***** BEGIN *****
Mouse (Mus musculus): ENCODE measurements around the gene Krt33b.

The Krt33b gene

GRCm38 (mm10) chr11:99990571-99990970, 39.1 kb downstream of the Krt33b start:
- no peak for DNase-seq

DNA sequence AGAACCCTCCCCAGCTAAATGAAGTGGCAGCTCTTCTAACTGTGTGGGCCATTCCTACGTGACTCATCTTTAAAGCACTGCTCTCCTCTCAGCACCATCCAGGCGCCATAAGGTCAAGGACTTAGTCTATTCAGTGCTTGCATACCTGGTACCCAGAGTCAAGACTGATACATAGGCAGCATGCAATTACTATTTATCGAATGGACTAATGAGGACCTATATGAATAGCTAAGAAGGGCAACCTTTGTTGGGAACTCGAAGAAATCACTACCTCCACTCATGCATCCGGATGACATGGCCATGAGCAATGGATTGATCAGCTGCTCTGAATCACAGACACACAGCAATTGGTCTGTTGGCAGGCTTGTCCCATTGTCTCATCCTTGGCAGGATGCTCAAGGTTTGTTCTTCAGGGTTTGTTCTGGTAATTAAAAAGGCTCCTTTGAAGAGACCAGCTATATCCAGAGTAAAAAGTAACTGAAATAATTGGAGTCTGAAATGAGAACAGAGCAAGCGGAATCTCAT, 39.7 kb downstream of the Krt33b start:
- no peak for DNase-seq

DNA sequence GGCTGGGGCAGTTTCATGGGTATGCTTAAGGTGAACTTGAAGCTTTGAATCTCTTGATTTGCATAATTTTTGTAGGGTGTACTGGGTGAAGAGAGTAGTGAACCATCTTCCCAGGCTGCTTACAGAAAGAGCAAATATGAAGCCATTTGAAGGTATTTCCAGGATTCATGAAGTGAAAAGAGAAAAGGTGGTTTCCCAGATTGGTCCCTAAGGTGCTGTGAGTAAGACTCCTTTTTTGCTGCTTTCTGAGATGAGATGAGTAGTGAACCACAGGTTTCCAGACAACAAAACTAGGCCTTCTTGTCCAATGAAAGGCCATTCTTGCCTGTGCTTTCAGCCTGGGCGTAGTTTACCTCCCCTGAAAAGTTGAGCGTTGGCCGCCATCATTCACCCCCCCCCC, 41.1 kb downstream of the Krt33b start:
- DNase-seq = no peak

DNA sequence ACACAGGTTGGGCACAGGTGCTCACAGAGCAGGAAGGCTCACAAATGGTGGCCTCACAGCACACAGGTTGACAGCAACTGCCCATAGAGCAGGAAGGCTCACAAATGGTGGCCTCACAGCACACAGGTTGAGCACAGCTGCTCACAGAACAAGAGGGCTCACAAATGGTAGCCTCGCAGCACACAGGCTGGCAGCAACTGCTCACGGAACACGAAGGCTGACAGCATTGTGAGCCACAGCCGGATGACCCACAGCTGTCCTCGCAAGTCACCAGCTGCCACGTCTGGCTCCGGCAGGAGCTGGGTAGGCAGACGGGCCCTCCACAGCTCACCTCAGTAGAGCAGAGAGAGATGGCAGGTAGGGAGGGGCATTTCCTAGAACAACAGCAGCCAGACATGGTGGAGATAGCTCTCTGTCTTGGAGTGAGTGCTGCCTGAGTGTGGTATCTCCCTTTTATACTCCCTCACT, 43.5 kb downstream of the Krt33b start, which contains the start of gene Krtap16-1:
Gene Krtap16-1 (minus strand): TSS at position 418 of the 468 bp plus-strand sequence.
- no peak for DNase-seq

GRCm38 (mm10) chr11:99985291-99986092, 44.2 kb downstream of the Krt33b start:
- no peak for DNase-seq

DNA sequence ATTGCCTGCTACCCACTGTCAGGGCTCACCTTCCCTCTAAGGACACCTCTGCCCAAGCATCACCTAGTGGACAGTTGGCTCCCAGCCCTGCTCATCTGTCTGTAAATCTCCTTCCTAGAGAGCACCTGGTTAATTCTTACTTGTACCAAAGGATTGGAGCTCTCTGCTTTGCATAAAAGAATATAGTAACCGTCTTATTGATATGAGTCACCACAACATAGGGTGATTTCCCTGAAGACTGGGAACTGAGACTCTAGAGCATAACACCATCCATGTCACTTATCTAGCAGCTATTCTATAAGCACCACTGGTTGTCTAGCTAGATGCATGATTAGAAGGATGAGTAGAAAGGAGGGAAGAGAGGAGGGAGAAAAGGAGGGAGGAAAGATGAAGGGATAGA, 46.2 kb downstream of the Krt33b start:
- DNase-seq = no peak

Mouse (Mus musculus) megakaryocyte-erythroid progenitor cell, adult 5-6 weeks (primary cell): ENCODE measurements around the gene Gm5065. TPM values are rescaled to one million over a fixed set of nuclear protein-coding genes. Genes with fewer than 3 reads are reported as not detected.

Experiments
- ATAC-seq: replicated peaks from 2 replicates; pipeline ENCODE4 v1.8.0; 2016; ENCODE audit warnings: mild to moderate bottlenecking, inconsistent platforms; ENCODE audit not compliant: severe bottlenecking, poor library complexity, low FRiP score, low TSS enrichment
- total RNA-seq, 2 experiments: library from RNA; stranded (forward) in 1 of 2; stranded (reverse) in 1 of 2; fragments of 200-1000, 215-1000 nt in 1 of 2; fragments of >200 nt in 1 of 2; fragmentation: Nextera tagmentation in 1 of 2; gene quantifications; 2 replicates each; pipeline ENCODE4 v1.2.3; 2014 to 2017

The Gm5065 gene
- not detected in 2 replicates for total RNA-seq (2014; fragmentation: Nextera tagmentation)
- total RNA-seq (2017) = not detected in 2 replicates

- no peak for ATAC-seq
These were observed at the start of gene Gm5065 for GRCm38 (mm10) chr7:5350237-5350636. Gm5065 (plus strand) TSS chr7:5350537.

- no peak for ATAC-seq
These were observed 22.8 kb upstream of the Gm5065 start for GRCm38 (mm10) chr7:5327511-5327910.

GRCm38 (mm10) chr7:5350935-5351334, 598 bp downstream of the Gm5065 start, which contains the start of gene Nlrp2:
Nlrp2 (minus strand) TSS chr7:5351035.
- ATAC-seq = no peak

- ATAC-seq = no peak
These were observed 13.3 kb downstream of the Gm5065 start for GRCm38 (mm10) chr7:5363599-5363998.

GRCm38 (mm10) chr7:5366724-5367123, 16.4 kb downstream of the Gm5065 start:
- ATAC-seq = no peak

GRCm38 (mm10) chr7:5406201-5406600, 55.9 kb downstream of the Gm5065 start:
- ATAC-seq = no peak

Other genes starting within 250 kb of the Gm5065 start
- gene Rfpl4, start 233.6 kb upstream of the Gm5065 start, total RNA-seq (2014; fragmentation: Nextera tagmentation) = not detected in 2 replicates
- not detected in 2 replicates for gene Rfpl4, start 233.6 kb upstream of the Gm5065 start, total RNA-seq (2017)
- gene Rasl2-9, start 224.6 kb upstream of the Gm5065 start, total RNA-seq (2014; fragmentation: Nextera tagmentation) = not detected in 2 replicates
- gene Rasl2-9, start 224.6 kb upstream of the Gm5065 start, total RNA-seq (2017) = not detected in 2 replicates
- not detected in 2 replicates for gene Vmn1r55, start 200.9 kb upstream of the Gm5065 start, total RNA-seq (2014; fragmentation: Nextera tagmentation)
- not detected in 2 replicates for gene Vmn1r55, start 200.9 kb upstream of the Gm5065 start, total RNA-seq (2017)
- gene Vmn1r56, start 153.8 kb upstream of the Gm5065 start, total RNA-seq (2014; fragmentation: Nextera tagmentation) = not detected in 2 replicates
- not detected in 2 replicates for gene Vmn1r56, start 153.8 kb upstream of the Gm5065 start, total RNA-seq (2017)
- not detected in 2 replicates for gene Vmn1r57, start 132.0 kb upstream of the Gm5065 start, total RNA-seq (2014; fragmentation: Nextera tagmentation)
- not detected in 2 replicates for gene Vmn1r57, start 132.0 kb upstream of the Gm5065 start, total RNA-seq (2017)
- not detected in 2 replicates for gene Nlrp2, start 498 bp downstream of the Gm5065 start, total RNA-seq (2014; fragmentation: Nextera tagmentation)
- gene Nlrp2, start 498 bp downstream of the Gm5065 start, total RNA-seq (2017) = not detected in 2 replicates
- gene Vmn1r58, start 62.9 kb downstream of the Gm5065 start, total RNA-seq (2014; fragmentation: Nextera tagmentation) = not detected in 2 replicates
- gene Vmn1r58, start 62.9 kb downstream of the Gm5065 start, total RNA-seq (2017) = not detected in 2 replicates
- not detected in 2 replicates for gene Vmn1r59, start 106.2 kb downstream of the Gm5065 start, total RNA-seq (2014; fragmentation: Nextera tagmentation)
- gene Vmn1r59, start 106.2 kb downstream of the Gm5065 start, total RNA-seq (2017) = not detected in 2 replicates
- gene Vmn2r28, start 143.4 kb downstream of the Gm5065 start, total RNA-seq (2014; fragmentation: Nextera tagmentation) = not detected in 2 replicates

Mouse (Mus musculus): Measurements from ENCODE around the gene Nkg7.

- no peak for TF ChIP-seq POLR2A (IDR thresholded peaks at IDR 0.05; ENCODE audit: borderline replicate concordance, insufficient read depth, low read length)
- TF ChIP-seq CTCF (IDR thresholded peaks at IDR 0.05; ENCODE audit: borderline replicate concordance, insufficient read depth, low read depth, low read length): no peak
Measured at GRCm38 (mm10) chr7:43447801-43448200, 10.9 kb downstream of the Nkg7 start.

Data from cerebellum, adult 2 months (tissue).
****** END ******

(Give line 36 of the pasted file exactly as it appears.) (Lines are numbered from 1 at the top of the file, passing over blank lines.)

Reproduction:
Other genes starting within 250 kb of the Gm5065 start